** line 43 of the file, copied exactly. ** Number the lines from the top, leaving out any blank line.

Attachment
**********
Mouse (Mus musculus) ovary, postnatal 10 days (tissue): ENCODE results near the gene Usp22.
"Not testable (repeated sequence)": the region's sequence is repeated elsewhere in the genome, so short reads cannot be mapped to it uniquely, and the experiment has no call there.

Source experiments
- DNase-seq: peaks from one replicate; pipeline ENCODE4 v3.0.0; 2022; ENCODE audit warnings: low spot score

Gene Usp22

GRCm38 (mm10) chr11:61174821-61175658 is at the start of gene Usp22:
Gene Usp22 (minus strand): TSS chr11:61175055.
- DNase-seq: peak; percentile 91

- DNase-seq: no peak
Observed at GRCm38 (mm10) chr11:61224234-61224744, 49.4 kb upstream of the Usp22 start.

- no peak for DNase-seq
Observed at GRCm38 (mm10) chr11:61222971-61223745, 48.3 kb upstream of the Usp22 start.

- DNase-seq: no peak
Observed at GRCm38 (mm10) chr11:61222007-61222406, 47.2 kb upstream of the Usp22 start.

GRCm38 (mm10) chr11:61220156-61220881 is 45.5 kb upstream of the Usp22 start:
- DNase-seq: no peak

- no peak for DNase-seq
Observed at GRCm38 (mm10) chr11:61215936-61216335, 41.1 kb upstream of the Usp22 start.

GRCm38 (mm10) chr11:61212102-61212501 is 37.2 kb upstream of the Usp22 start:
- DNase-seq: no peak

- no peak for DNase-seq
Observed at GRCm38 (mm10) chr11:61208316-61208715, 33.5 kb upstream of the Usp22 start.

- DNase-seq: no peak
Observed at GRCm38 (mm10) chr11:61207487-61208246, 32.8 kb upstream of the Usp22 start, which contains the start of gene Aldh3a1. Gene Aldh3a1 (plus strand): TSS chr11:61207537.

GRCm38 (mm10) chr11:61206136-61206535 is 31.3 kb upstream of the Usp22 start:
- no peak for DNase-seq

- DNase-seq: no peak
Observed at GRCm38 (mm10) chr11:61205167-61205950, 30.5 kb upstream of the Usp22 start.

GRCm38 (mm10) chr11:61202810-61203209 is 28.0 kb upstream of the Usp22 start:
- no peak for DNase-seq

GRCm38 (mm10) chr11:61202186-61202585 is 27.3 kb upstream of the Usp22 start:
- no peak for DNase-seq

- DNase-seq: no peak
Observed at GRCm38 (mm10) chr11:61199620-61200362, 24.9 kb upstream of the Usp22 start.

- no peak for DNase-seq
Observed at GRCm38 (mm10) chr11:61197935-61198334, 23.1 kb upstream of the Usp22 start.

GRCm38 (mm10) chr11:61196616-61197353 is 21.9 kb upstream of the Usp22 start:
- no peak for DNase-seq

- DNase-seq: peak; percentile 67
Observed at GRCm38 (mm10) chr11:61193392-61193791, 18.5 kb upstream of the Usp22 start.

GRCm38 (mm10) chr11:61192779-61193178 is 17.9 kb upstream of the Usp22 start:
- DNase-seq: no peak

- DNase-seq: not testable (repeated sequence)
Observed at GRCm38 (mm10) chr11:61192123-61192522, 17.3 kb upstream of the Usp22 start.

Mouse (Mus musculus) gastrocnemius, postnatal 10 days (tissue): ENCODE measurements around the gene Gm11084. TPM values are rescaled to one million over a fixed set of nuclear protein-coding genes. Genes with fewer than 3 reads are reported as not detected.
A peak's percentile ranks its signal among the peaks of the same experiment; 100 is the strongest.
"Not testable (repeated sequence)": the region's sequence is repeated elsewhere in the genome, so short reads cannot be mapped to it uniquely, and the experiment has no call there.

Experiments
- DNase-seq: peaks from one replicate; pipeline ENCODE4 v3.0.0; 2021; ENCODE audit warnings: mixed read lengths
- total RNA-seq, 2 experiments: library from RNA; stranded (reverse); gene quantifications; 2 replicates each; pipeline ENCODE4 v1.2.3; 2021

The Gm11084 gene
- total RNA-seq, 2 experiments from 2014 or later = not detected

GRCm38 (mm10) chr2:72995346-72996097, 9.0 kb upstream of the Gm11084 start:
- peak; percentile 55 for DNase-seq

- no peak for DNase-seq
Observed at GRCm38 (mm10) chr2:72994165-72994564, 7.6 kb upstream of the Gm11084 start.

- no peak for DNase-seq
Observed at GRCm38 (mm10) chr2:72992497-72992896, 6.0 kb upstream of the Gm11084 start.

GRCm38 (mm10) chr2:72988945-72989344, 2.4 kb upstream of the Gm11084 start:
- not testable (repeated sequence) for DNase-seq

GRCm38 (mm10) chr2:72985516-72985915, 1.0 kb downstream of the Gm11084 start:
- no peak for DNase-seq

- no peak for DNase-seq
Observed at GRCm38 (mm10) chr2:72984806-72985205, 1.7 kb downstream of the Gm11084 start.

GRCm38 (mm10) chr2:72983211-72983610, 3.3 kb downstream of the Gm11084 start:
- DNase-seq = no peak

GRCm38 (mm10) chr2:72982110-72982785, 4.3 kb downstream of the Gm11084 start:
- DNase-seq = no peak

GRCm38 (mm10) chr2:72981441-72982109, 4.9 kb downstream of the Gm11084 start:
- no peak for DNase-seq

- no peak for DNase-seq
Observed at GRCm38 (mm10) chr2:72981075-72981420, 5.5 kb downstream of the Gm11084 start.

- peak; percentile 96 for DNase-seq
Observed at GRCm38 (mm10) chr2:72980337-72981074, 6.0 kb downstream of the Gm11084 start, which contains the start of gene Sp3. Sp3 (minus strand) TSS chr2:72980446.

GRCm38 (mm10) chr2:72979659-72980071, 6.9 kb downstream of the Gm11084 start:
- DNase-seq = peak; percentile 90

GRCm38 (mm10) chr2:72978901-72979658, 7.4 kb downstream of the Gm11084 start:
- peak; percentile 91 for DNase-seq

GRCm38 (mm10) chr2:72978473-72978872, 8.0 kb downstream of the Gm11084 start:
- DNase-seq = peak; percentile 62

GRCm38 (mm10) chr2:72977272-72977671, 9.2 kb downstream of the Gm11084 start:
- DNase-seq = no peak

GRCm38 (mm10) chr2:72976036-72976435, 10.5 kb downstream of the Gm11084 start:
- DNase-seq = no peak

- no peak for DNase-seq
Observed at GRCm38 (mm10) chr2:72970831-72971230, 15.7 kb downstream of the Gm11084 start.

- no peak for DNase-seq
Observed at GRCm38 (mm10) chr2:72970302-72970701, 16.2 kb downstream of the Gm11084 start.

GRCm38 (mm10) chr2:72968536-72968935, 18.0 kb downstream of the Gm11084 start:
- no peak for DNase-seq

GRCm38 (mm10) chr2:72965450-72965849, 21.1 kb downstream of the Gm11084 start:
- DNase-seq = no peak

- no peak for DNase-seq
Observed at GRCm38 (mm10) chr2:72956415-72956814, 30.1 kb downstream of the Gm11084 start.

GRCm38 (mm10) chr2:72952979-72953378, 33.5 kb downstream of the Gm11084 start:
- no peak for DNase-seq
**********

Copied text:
- DNase-seq: not testable (repeated sequence)